With the inception of PAX-BRATANICA, in this country towards the end of the last century, there was always a Legal Department with the Attorney-General as its head. This Attorney-General was stricto-sensu a civil servant and pari of the executive arm of the British Colonial Administration. In the Attorney-General’s Department or Legal Department were serving legal officers designated as CROWN COUNSEL. With the introduction of the 1960 Constitution which brought into being the concept of ministerial or cabinet form of government with the Prime Minister as the head of a Cabinet of Ministers, the Attorney-General continued to be a civil servant, while a new cabinet post of Minister for Justice was created. The Constitution of 1963 made the office of Attorney-General unmistakably political either at the centre or in any of the three regions of Nigeria at that time. The various constitutions provided that the Attorney-General shall be a member either of the House of Parliament or Senate or of a Legislative House of a region. The constitution of 1960 made provisions for the office of a DIRECTOR OF PUBLIC PROSECUTIONS who was not under the MINISTER OF JUSTICE. This state of affairs subsisted until the coming into force of the 1963 Constitution which placed the Director of Public Prosecutions under the Attorney-General and Minister for Justice. Thus we had under the 1963 Constitution, an Attorney-General who was a politician with the portfolio of Justice and thus the head of that Ministry. Under him was the Solicitor-General and Permanent Secretary of that Ministry and the Director of Public Prosecutions both of whom were civil servants. With the advent of the military administration of 1966, Decree No. 55 of that year effected a restructuring of the status of the Attorney-General as follows:- ‘(1) The Head of the National Military Government may, if he thinks fit, appoint a person to be Attorney-General of the Republic. (1a) The functions of the Attorney-General of the Republic shall include the exercise, subject to the authority of the Executive Council, of general direction and control over the National Ministry of Justice, (1b) Whenever and so long as no person holds the office of Attorney-General of the Republic, any function which is conferred by this Constitution or any other law upon the Attorney-General of the Republic shall vest in the Solicitor-General of the Republic and may be performed by him notwithstanding anything in sub-section (4) of this section.’ Identically worded modification were inserted in the Constitutions of the Regions and later of the States. All these provisions operated within the framework of the 1963 Constitution modelled after the West minister Cabinet form of government as amended by the various decrees of the intervening military administrations up to 30th September, 1979. On the coming into force of the Presidential form of civilian administration on 1st October, 1979, a new office of Attorney-General was created for the Federation who was also a minister in the government. Section 138 of the Constitution makes provision for this. Similarly section 176 makes provisions for the appointment of an Attorney-General for a State, who shall be a Commissioner of the government of that State. – A.G. Irikefe JSC.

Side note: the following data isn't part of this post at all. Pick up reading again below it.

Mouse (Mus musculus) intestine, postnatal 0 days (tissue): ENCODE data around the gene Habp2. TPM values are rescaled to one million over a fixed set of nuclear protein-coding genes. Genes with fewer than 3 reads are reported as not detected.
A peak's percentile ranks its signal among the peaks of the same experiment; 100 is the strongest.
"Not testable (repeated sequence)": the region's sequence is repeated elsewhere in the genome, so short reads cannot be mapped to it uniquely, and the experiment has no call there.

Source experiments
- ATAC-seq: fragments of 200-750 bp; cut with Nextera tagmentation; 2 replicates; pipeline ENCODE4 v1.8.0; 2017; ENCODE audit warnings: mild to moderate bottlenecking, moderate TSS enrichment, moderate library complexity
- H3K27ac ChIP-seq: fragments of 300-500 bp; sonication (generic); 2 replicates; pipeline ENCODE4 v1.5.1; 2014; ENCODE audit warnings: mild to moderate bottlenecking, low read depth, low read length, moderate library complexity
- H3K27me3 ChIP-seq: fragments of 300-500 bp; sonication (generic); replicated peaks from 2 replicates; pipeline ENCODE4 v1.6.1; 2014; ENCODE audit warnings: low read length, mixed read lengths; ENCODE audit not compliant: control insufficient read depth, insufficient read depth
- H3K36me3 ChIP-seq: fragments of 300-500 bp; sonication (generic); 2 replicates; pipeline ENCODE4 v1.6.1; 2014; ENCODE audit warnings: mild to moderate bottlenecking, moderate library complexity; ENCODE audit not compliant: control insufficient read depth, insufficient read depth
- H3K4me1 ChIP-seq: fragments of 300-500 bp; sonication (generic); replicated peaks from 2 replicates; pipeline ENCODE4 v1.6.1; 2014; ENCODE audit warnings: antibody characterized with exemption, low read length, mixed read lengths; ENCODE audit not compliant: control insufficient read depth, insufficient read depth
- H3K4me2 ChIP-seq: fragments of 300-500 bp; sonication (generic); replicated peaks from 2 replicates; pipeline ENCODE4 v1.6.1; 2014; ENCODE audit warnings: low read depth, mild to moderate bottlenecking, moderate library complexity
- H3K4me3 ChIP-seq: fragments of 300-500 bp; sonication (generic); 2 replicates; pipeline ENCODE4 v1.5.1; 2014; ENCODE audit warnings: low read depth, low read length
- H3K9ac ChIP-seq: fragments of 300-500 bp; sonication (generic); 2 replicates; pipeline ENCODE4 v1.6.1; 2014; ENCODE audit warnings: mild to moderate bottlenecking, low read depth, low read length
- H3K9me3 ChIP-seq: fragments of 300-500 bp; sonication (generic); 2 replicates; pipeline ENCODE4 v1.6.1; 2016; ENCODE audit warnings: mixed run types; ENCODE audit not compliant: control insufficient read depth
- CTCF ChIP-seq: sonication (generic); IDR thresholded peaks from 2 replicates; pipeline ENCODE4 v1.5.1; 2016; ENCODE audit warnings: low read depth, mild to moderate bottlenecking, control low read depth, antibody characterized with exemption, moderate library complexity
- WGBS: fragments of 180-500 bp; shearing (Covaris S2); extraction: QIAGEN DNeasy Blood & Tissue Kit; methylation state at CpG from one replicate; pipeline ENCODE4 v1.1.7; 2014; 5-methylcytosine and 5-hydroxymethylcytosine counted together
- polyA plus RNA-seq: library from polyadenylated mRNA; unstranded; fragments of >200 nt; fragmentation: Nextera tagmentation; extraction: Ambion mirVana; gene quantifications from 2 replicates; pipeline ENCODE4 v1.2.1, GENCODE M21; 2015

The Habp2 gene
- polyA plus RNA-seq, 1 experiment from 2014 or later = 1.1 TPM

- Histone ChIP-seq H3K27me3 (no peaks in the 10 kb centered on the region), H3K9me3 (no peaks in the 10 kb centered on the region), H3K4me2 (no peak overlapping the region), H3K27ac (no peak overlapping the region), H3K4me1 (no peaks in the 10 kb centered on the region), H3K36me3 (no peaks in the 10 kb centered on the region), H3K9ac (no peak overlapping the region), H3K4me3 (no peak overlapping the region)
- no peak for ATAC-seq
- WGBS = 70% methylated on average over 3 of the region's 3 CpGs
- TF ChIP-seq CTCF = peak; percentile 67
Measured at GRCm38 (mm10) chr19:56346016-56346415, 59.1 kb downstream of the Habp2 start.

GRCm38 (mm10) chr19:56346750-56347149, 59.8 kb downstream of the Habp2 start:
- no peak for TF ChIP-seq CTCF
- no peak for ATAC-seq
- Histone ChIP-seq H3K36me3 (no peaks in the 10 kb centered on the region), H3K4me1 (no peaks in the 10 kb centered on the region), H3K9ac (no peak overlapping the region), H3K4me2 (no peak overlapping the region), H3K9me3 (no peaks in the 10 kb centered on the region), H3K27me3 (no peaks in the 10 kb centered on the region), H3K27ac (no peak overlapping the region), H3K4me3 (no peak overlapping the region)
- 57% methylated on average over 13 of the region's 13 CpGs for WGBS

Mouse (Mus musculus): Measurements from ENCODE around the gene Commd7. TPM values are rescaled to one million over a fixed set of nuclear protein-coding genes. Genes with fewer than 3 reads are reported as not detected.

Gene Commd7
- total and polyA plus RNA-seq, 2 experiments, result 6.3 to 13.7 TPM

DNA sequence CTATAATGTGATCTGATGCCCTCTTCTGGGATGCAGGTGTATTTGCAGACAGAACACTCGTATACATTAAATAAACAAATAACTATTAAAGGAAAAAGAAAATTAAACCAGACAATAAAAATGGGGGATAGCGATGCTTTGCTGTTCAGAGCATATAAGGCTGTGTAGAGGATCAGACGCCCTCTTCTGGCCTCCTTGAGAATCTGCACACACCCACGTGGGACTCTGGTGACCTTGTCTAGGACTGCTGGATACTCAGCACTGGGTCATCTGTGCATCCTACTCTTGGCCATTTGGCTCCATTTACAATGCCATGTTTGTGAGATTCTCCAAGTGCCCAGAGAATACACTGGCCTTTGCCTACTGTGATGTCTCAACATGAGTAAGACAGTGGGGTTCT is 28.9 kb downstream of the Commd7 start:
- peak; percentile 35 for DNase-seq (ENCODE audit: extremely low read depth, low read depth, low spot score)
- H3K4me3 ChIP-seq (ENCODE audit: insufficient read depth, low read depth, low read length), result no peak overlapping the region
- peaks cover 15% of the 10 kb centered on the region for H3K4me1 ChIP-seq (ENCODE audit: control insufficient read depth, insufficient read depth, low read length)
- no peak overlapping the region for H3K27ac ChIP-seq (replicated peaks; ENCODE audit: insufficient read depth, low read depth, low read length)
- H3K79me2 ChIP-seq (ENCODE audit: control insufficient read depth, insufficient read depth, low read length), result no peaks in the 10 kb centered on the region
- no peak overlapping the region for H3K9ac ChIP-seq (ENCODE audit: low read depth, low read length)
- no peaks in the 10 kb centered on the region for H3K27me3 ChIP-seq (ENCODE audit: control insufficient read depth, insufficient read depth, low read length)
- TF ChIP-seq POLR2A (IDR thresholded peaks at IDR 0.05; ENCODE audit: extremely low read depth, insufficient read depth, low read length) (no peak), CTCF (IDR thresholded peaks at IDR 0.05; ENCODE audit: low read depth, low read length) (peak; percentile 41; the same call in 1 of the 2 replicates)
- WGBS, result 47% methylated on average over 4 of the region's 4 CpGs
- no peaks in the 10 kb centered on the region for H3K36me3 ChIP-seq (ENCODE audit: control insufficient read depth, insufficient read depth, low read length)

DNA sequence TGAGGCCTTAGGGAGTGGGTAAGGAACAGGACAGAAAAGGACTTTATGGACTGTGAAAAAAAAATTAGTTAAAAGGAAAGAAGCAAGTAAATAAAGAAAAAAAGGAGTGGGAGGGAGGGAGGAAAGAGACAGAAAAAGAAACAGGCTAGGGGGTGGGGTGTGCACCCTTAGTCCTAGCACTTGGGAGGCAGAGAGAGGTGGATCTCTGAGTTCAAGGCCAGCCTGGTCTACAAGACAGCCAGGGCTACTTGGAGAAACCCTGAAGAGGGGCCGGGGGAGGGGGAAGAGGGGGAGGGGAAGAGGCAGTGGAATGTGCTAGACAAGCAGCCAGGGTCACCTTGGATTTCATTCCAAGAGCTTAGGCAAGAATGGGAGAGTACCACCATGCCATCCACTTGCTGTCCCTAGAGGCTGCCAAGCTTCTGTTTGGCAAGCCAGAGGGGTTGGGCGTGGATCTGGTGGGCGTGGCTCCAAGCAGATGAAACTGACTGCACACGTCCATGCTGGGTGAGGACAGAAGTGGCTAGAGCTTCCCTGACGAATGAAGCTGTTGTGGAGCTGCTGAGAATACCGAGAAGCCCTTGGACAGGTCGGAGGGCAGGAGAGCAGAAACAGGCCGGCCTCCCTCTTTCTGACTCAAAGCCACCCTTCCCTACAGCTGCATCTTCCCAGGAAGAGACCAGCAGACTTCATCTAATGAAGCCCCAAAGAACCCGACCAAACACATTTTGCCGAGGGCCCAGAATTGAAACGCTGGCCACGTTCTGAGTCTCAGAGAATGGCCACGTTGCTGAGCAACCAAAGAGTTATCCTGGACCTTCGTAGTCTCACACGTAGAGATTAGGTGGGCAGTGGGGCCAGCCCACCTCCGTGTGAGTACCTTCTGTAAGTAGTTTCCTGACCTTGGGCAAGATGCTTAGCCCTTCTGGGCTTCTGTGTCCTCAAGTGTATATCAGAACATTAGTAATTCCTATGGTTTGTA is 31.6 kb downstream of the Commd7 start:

Available:  Witt & Busch Limited v Dale Power Systems Plc (2007) - SC